Roll, roll, roll

This one’s time consuming but the benefits outweigh the inconvenience. Lay the entire contents of your suitcase on the floor and go through each item piece by piece. Come up with at least one reason for taking every item, i.e. a raincoat for rain (funny that). If your third pair of trainers are only making the cut because they look natty, ditch them.

INSPIRATION

I LEFT MY TENT IN SAN FRANCISCO

VROOM WITH A VIEW

EMMA KENNEDY

Milan to Rome on a 1961 Vespa. Spend summer in Italy with Peter Moore and his Vespa called Sophia; living like a local as he hops from one town - and its mechanic - to the next.

A painfully funny account following two best friends as they embark on a haphazard three-month adventure across America.

PETER MOORE


Go-go gadget

Simplicity is key Take a pen. Don’t laugh, we’ll explain our reasoning behind this one in two simple words: arrival cards. You know how it goes, it’s mid-flight and you finally (and reluctantly) decide to fill one in. But with what? How’s your fancy iPod, iPad or iPhone helping you now? And that’s just one example (of hundreds) when you’ll be happy you packed a pen.

In an age where we all own two dozen digital gadgets, hotel downtime is often spent replenishing dwindling batteries. Take a six plug powerboard and worry only about one adapter and one socket. In Europe especially, hotels are generous with their dust ruffles but not with their sockets, so if you’re loaded with gizmos, pack a six plug board and you’ll be laughing all the way to the power bank.

INSIGHT

Fantastic elastic This is an age old backpacker's trick that works just as well if you have a rolling suitcase. Pack a ball of elastic bands and downsize your luggage. From bulky sweaters to well-padded jackets, fold, roll and secure with 2-4 thick elastic bands. Like string around your pork roast, it'll keep everything tight, neat and above all, compact.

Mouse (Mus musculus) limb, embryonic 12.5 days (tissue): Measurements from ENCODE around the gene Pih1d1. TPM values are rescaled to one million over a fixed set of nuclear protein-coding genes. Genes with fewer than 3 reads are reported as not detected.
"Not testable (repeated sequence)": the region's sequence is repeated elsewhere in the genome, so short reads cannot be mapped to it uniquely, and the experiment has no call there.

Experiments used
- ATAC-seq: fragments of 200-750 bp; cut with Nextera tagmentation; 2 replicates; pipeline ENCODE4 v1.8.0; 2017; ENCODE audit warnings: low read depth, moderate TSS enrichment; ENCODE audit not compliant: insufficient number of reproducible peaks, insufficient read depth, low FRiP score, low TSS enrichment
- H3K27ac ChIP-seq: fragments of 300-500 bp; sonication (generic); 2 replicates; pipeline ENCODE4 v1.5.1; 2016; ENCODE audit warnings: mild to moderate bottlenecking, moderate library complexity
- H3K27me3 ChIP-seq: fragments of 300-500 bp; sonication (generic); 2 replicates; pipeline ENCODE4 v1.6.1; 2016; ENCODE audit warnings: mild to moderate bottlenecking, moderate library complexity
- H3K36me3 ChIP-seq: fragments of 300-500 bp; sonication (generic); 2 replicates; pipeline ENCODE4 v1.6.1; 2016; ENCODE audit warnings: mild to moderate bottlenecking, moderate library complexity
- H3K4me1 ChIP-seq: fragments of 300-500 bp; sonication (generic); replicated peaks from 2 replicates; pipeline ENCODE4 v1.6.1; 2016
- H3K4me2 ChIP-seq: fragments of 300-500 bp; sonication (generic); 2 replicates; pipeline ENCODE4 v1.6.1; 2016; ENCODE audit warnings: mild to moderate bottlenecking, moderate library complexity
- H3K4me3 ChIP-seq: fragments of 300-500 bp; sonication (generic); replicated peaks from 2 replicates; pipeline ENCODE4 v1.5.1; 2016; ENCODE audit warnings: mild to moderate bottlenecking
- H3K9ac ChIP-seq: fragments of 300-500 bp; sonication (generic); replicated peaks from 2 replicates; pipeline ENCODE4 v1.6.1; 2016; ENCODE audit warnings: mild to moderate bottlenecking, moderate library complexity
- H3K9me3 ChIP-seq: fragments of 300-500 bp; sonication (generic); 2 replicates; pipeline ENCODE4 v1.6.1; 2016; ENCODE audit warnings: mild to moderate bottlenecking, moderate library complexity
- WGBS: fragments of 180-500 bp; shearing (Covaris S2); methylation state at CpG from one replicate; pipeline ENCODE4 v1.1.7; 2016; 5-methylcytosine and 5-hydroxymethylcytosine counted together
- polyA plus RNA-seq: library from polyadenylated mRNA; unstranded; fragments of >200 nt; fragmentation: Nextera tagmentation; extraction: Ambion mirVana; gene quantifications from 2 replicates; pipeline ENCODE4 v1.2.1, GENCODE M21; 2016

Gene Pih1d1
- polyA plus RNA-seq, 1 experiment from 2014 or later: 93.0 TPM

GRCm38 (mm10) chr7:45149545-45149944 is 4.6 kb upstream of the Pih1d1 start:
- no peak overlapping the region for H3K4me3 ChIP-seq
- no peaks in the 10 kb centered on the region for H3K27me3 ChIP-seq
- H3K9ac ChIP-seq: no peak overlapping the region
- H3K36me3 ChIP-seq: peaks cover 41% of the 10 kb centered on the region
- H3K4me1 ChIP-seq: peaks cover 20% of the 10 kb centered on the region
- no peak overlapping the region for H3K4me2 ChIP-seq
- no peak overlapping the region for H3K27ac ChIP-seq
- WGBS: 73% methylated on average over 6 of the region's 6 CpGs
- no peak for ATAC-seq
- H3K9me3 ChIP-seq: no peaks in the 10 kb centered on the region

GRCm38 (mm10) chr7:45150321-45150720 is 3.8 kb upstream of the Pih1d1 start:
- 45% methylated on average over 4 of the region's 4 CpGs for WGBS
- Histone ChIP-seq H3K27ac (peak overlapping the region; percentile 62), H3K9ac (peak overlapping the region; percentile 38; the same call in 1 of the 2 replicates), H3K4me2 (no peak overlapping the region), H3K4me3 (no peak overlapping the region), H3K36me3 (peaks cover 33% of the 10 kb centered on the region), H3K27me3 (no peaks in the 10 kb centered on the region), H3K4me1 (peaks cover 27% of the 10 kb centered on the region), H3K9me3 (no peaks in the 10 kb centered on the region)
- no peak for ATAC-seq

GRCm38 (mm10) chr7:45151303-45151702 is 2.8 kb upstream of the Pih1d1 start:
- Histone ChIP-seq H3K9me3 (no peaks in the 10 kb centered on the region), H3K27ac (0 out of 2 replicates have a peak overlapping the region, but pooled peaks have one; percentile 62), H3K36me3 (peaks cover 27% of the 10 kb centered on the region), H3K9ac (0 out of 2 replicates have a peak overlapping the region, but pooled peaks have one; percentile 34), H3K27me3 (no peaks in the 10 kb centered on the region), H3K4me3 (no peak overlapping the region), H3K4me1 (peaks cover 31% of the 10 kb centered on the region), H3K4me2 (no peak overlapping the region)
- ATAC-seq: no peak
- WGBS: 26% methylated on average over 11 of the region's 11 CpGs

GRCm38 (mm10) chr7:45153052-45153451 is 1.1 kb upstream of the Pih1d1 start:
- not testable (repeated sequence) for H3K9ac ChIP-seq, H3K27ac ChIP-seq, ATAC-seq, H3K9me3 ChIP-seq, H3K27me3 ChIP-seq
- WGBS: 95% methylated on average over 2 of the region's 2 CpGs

Welcome to the most digital era the world has ever seen. If you want to take books, cameras, maps, magazines, travel guides and torches, don’t even bother because there’s an app for them all. Voilà, you’ve just freed up half your bag’s capacity. The rookie error would be forgetting your charger.

MEMORIES

DOWN AND OUT IN PARIS AND LONDON

DO BIG SMALL THINGS

GEORGE ORWELL

G Adventures founder, Bruce Poon Tip, encourages you to look at life and travel by using this book to create a vibrant record of your adventures - by writing, ripping, making and sharing.

Part fiction, part memoir, Orwell’s narrative of 1930s Paris and London is spellbinding. A world of tramps, street people and poverty, his account of Parisian culture is especially beguiling.

Tell a little white lie

There's an app for that

We will reluctantly share this one with you, but if too many people know, it could prove detrimental. Label your bag as fragile. Not only will ground staff handle your suitcase with greater care, but apparently, it’ll also get stored at the very top of the plane’s cargo. Thus, it’ll be first on the carousel when you arrive.

GIGGLES TOILETS: A SPOTTER’S GUIDE

BRUCE POON TIP

LONELY PLANET Loos with spectacular views, stunning architecture and incredible settings. You’ll be pleasantly surprised by the beauty found inside this cheeky photo book.

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T R AV E L L I KE A P RO

Jet Lag Cures Every Traveller Should Know They who claim they never suffer from jet lag are either marvels of human creation, or big fat fibbers. For the rest of us mere mortals, with body clocks to throw us askew, here are seven top tips for swerving the lag.

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Remember the mantra, ‘West is best, east is a beast’ The reasoning behind this lyrical rhyme is that most travellers find an eastward flight results in late-morning wake-ups and an inability to sleep come nightfall. The west seems a little less troublesome, but can still have you waking at 5am and wanting to nap again by dusk. To minimise these potentially holiday-ruining sleep patterns, book an afternoon flight if you’re travelling west and a morning flight if you’re heading east. Then, if you’ve travelled eastwards to your final destination, get strict and wake yourself at a reasonable hour. If travelling west, avoid the 5pm shut eye and plan something to do between 5 - 7pm.